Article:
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Security is tight as year begins

Police poised in S.L., other cities amid

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Pfc. Michael Oakes guards the entrance to the A and B gates at McCarran International in Las Vegas.

Pfc. Michael Oakes guards the entrance to the A and B gates at McCarran International in Las Vegas.

Sam Morris, Associated Press

NEW YORK — From Times Square to the Las Vegas Strip, revelers rang in 2004 today under some of the tightest New Year's Eve security in U.S. history, with snipers posted on rooftops and helicopters assigned to patrol overhead.

The raising of the national terrorism alert to orange, its second-highest level, prompted cities across the country to step up police patrols, plan aerial surveillance and install equipment to detect chemical, biological or radiological contamination.

In Utah, security among First Night events was stepped up due to the national security level being moved to orange.

More officers were called in for First Night in Salt Lake City because of the advisory, said Salt Lake Police Lt. Mark Askerlund, but said no warnings had come in from the FBI or Department of Homeland Security.

"We don't have any specific threats to Salt Lake City," Askerlund said.

In fact, Askerlund said more officers were called in for saturation patrols to catch DUI drivers than out of any other security concerns.

Mike Riley of Huntsville, Ala.,among the crowd at Times Square, said, "You can't let them spoil the party, right? Everybody in the world watches it on television, and since I was little, I wanted to be in Times Square on New Year's Eve."

Metal detectors were brought in, manhole covers were sealed, and mailboxes, trash cans and newspaper boxes were removed. Police readied seven helicopters to patrol above the crowd, estimated at between 750,000 and 1 million. The Department of Homeland Security told city officials Wednesday that it was granting their week-old request to send fighter jets over New York for the night.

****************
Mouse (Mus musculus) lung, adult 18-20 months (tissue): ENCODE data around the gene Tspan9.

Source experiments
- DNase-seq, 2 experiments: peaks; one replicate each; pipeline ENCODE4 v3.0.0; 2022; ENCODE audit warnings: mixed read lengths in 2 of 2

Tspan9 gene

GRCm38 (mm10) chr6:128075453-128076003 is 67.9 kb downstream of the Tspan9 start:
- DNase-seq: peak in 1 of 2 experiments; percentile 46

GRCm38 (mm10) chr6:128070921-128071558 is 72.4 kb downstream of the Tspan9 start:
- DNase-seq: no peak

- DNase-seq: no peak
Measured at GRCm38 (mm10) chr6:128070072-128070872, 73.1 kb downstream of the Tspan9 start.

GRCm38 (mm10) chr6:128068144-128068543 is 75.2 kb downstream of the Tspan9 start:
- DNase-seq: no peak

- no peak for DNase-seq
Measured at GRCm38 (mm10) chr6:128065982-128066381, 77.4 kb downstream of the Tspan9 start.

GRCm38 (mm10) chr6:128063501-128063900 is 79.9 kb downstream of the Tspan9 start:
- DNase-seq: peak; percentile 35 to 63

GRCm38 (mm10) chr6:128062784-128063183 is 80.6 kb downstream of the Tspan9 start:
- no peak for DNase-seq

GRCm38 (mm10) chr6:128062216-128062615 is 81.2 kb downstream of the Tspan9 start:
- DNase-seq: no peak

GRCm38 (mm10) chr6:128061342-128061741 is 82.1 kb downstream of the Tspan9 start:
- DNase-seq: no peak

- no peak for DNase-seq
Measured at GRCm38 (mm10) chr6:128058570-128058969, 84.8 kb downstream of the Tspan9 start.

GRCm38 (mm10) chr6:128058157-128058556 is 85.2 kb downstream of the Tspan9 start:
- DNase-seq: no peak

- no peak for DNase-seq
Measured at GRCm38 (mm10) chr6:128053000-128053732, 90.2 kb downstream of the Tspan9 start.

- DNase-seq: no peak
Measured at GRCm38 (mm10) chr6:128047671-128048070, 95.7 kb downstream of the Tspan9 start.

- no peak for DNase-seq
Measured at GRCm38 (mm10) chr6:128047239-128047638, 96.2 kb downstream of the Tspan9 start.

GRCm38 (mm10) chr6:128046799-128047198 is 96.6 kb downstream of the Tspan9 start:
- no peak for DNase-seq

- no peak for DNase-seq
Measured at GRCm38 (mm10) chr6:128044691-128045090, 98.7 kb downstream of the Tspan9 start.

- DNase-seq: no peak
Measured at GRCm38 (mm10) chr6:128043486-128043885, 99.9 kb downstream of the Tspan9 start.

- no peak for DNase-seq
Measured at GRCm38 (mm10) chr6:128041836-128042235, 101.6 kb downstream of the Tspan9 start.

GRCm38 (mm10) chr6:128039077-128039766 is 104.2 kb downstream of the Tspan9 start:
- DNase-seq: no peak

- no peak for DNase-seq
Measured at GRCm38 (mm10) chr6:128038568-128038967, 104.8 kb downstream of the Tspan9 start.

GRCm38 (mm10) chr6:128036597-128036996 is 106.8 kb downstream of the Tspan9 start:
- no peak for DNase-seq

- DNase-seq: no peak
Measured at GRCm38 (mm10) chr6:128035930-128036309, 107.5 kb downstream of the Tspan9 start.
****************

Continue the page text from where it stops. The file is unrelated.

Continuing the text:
Police said more officers would be on duty this year than last, though they declined to give numbers. Last year the department said it deployed 2,000 officers in Times Square alone.

"We know that New York remains at the top of the terrorists' target list, and we have to remain vigilant," Police Commissioner Ray Kelly said.

Safety concerns did little to keep partygoers away. Dozens of cordoned areas were packed with revelers by early evening, and police were directing crowds blocks north of Times Square.

Many revelers had more mundane concerns than terrorism. Akiko Shiraishi, 21, a Japanese student at a college in South Carolina, said she and her friends were "much more worried about the bathroom" than security.

In Las Vegas, the FBI checked hotel and airline records against terrorist watch lists in advance of a New Year's Eve celebration expected to draw 300,000 people.

"People can take comfort that anything and everything that can be done is being done," said FBI spokesman Todd Palmer, who said checks had not turned up a specific threat against the city.

Las Vegas police said sharpshooters would be posted on hotel-casino roofs, concrete barricades would close off certain routes and backpacks and bags would be searched.

The Federal Aviation Administration banned flights, except for scheduled commercial flights, over Manhattan and Las Vegas for several hours during the celebrations.

Crowds began gathering early Wednesday in Pasadena, Calif., for Thursday's 115th annual Rose Parade amid unprecedented security. Paradegoers staked out spots for a curbside sleepover as law enforcement officers — many of them undercover — fanned out along the route.

Tim Tussman, 46, of Grantsburg, Wis., brought his girlfriend, Becky Melin, 45, to see the parade as a belated birthday gift.

"It's an obvious target, but you hope they've taken all that into account," he said. "As a gardener, she loves flowers. We weren't going to miss it."

Officials previously canceled a street party in downtown Los Angeles, citing security concerns. In raising the nation's terrorist threat level, federal officials said al-Qaida might be planning a major attack on large gatherings during the holiday season.

Rep. Christopher Shays, R-Conn., urged revelers not to attend New Year's Eve celebrations like the one in Times Square. Shays, a member of the House Select Committee on Homeland Security and chairman of a terrorism subcommittee, told WVIT-TV that he wouldn't go to Times Square "for anything."

But New York Mayor Michael Bloomberg said Shays could "learn a little bit about courage" from former prisoner of war Shoshana Johnson, who was to kick off the midnight Times Square countdown with Bloomberg.

Elsewhere, terrorism fears put nary a dent in the festivities.

In New Orleans, 40,000 to 50,000 people were expected to watch the lowering of a giant, grinning papier mch baby in the French Quarter at midnight.

In Boston, up to 1.5 million visitors were expected to attend the "First Night" arts festival, featuring concerts, a Mardi Gras-style parade and fireworks. Elaborate ice sculptures planned as the celebration's centerpiece had to be dismantled because of unseasonably warm weather in the 40s.